Another example is new work from the Philippines by Sidney Marquez Boquiren, where one can actually hear that the dark piano chords are emulating the sound of gunshots, a reference to the victims of extrajudicial killings there.

NYFA: Besides incorporating the “peace motif” from Beethoven’s Missa Solemnis, are there other rules that the composers must adhere to?

YW: I think of the guidelines I give less as “rules,”which might seem confining, and more as points of connection and inspiration, things that I hope are liberating.

Beyond the “peace motif” from the Missa Solemnis, each piece draws inspiration from one of Beethoven’s 32 piano sonatas; yet the new pieces must also be independently complete works in their own right. I encourage them to use materials and styles representative of their country’s traditions. The ways they do this are often ingenious. For example, in “The Hunt for Peace,” Syrian composer Malek Jandali uses Arabic modes and a folk dance melody while maintaining the methods that Beethoven used in his piano Sonata No.18, also titled “The Hunt.”

32 Bright Clouds Composers

NYFA: Next year marks Beethoven’s 250th birthday and the culmination of the 32 commissioned pieces. What are the project’s plans for next year? In the future, how will the composers’ stories and compositions be preserved?

YW: In the coming year, an ever-increasing number of performances will take me throughout the U.S. and Canada. I’m especially excited that the Smithsonian’s Freer Gallery in Washington D.C. will be hosting the first of my “Concert-Conversations” — events where several of the project’s composers are taking part in person, sharing their living stories alongside my performances.

In some respects 2020 is indeed a culmination; but, at the same time it is also just the beginning! It is when the combined energy from all these new works and composers interacting with each other and with audiences can start to spread in wider circles. This energy will broadcast the voice of Beethoven’s “call for peace,” as reinforced by these 32 composers of today. To help with that, I will be recording three CDs with the complete cycle of new works and am also hoping to connect with a filmmaker with a similar mission to tell the story of “32 Bright Clouds” — its people and countries, its struggles, and hopes.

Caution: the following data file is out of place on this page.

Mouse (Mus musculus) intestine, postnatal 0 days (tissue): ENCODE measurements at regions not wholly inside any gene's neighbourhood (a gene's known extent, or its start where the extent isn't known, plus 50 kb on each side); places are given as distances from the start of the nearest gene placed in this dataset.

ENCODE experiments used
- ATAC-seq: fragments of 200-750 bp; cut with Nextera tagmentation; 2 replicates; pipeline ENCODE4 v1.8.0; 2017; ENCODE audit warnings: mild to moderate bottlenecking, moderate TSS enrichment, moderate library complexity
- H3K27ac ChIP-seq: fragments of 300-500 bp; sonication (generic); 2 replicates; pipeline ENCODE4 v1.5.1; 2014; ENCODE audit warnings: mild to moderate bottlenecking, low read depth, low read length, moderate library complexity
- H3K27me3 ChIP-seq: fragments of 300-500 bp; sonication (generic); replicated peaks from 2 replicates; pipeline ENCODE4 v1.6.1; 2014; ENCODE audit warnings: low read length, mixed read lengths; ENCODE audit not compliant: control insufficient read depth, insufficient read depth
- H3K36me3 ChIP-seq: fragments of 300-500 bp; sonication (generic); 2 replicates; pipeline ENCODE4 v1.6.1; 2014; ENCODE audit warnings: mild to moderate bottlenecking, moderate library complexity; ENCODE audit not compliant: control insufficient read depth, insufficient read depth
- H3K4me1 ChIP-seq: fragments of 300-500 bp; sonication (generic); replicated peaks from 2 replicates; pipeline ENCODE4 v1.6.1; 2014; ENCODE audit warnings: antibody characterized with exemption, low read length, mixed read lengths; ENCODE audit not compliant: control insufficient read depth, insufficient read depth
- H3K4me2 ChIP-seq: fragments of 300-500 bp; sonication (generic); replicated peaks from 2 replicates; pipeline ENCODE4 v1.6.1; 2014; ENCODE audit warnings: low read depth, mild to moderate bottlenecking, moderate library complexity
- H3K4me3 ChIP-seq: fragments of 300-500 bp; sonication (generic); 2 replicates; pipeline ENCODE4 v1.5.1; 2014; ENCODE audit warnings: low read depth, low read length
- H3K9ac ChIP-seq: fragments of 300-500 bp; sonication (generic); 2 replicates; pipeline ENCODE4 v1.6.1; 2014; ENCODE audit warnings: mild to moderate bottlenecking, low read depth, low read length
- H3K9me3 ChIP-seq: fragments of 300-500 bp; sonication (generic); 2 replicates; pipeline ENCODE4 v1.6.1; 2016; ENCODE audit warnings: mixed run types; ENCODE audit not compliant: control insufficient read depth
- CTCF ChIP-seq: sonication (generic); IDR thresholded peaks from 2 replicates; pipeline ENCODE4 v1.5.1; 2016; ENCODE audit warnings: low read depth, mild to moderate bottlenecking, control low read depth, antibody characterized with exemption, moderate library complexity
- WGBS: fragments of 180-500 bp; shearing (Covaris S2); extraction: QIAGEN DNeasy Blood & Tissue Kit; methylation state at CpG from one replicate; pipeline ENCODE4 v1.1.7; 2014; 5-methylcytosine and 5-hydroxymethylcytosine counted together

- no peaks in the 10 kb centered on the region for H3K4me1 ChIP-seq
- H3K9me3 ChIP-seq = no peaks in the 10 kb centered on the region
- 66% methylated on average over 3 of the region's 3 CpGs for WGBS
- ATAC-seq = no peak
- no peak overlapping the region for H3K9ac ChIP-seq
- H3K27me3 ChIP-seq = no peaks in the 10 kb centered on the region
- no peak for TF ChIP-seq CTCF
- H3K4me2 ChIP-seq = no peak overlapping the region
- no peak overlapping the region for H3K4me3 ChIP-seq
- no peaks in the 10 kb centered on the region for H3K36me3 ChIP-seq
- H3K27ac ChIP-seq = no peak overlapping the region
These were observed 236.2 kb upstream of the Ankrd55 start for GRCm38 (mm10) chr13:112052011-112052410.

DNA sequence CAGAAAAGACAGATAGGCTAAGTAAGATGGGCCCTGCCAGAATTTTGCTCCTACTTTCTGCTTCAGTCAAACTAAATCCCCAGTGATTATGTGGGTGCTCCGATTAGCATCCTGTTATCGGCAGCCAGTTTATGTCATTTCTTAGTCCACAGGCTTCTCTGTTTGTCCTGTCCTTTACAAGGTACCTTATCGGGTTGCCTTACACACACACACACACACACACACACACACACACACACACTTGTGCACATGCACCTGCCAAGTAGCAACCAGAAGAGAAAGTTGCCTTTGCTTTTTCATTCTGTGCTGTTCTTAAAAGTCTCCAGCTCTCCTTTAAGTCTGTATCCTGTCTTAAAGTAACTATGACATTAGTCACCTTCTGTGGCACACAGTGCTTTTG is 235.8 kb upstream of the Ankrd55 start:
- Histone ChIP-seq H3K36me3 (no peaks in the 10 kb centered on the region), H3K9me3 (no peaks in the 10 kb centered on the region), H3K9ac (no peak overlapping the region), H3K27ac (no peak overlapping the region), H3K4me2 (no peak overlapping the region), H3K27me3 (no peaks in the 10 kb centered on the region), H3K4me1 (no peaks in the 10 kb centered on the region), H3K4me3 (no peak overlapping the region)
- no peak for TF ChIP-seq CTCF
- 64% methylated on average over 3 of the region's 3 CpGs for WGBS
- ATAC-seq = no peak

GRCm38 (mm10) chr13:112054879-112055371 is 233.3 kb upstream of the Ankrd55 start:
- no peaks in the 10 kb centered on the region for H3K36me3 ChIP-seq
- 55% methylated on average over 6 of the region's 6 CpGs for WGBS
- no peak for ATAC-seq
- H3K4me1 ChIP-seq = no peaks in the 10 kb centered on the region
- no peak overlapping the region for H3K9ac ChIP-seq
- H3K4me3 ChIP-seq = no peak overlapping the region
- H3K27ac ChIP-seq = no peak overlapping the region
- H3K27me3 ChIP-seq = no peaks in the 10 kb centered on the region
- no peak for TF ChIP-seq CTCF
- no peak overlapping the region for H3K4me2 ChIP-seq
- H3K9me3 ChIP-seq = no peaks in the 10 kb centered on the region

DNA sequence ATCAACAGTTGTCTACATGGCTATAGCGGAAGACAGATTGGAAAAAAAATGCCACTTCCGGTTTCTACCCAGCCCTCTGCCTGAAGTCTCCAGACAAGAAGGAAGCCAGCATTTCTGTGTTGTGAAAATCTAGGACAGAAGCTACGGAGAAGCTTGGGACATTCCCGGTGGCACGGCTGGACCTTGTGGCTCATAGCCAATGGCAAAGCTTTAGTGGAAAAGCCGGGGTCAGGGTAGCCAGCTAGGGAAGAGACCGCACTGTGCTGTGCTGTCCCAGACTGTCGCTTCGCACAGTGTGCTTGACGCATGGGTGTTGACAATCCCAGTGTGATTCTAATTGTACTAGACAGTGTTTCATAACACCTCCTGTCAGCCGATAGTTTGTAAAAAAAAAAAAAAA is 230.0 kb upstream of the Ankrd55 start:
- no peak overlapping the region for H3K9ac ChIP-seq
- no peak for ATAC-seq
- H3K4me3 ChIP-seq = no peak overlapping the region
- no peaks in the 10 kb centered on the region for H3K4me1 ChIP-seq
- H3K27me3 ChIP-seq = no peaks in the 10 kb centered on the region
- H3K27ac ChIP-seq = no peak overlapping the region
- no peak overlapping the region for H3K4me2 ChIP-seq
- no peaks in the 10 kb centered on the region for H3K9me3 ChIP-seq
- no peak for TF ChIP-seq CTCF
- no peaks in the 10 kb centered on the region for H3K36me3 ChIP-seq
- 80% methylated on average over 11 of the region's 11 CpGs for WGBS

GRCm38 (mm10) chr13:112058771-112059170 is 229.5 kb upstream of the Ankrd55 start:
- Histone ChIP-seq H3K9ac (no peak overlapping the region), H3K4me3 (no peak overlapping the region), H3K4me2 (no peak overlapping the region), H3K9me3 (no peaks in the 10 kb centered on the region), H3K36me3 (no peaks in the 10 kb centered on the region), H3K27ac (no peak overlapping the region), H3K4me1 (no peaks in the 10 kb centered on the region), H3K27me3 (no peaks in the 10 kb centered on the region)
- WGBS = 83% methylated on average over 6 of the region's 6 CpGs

NYFA: Why did you choose NYFA Fiscal Sponsorship?

YW: I’m thrilled to be a part of NYFA’s community of artists. My interactions with creators from many disciplines at various NYFA gatherings have been inspiring and thought-provoking. The support, knowledge, and depth of experience of NYFA’s staff has been and continues to be invaluable help as I work on the project. And, of course, being fiscally sponsored by such a highly-regarded organization is vital to the work of funding this multi-faceted and ongoing project.

– Interview conducted by Priscilla Son, Program Officer, Fiscal Sponsorship & Finance

Are you an artist or a new organization interested in expanding your fundraising capacity through NYFA Fiscal Sponsorship? We accept out-of-cycle reviews year-round. No-fee applications are accepted on a quarterly basis, and our next deadline is June 30. Click here to learn more about the program and to apply. Sign up for our free bi-weekly newsletter, NYFA News, for the latest updates and news about Sponsored Projects and Emerging Organizations.

Images: Yael Weiss, Image Credit: Lisa-Marie Mazzucco; video, “32 Bright Clouds” image, and montage of “32 Bright Clouds” composers Bongani Ndodana-Breen (South Africa), Aslihan Kecebasoglu (Turkey), George Mensah Essilfie (Ghana), Ananda Sukarlan (Indonesia), Kheng Sonam Dorji (Bhutan), Aida Shirazi (Iran), Adina Izarra (Venezuala), Malek Jandali (Syria), Sidney Marquez Boquiren (Philippines), Courtesy: Yael Weiss.

Amy Aronoff